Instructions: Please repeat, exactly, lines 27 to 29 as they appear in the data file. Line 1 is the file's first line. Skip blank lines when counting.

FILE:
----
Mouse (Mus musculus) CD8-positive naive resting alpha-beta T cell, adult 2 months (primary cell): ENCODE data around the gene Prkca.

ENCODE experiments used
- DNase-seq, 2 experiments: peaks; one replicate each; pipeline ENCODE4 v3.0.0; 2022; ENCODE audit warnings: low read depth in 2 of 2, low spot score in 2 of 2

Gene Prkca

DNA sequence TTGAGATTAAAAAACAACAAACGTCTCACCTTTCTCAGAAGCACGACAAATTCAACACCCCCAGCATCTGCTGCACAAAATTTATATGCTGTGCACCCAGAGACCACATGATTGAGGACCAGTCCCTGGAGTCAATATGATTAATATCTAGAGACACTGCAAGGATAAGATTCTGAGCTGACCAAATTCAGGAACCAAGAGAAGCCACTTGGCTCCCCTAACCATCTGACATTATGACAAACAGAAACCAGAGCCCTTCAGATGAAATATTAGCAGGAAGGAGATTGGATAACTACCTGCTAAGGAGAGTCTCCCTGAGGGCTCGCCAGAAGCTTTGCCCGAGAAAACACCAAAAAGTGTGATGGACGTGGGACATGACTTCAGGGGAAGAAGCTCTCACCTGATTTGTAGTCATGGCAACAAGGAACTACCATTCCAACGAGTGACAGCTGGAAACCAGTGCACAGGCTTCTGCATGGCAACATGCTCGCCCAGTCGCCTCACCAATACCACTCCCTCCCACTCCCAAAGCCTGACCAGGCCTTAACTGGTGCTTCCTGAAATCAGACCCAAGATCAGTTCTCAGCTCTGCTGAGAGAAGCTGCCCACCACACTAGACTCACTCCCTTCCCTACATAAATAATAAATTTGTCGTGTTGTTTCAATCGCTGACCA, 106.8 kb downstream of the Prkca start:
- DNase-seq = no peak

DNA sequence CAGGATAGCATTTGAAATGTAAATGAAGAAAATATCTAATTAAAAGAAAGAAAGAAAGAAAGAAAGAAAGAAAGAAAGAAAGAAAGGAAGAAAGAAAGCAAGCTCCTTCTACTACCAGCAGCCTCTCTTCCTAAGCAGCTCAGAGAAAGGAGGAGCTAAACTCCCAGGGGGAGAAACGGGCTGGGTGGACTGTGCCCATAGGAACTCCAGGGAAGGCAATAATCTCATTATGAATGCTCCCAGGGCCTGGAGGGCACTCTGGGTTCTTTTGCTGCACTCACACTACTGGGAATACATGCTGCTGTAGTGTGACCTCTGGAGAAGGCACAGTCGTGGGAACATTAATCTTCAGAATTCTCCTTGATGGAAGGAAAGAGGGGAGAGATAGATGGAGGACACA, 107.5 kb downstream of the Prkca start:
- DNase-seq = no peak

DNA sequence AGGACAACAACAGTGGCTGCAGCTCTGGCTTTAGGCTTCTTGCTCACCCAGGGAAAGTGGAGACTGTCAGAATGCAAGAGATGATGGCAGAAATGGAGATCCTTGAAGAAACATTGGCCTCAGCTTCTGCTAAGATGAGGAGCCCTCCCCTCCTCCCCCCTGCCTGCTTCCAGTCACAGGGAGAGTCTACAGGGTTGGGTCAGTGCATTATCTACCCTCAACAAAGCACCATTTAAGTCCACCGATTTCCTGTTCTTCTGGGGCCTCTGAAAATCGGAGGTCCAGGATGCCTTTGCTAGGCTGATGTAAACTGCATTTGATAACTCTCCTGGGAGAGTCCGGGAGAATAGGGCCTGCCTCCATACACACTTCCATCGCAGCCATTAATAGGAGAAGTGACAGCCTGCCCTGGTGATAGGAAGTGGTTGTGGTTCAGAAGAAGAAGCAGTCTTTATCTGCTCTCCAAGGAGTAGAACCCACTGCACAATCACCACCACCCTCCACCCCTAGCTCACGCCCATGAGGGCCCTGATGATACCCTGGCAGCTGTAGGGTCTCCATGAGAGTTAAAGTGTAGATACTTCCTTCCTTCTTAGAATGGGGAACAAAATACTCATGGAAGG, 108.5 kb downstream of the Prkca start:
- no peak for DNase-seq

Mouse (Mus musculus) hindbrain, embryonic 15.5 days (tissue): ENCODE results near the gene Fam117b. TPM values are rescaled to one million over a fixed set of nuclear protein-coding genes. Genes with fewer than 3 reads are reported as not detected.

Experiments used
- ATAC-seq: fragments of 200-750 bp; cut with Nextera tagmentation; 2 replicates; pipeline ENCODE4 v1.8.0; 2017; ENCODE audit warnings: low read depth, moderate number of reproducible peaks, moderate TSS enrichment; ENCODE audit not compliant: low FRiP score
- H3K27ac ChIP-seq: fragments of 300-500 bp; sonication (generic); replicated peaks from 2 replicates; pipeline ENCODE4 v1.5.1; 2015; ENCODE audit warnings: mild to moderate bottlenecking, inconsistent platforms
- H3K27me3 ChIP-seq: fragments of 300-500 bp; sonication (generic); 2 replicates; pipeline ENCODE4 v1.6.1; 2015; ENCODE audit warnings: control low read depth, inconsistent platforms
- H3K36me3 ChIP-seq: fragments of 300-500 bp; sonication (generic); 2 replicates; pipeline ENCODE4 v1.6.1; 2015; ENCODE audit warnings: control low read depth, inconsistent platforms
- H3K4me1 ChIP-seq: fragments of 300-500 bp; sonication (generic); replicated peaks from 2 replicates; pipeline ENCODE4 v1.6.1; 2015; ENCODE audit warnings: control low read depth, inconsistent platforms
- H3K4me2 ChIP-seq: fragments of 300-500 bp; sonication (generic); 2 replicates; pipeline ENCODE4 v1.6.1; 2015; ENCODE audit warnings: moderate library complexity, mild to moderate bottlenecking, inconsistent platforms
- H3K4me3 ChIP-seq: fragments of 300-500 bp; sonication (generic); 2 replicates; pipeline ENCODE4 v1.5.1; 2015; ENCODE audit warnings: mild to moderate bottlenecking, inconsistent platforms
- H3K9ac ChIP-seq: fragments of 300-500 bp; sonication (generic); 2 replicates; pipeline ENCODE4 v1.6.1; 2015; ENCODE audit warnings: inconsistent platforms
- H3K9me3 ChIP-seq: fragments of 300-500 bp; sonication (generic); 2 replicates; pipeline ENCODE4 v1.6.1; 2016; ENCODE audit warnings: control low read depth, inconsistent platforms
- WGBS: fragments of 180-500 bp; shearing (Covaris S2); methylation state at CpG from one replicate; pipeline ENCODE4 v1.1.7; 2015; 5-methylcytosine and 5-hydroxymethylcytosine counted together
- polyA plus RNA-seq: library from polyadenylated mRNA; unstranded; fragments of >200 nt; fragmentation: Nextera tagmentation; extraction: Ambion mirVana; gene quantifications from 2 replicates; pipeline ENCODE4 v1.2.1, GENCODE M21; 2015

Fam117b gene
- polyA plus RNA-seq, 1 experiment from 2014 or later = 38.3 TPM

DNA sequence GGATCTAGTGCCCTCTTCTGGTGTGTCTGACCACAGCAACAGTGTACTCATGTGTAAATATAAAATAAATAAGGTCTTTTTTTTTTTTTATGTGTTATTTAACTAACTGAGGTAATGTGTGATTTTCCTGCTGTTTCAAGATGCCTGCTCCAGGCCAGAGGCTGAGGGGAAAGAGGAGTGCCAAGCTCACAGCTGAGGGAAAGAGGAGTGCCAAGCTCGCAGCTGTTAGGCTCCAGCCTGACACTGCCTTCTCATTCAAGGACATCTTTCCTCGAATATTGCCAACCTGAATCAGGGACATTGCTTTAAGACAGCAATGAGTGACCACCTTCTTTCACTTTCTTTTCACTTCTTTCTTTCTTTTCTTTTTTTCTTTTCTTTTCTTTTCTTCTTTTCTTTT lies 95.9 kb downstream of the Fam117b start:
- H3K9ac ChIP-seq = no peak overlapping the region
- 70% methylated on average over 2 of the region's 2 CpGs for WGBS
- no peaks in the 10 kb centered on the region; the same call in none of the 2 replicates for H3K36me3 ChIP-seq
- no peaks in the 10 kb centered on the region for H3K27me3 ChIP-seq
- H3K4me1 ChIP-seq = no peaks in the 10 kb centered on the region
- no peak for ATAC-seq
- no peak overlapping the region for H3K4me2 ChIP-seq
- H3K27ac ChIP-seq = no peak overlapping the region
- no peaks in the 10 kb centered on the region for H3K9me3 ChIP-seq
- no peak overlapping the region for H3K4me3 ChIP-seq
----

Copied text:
- H3K9ac ChIP-seq = no peak overlapping the region
- 70% methylated on average over 2 of the region's 2 CpGs for WGBS
- no peaks in the 10 kb centered on the region; the same call in none of the 2 replicates for H3K36me3 ChIP-seq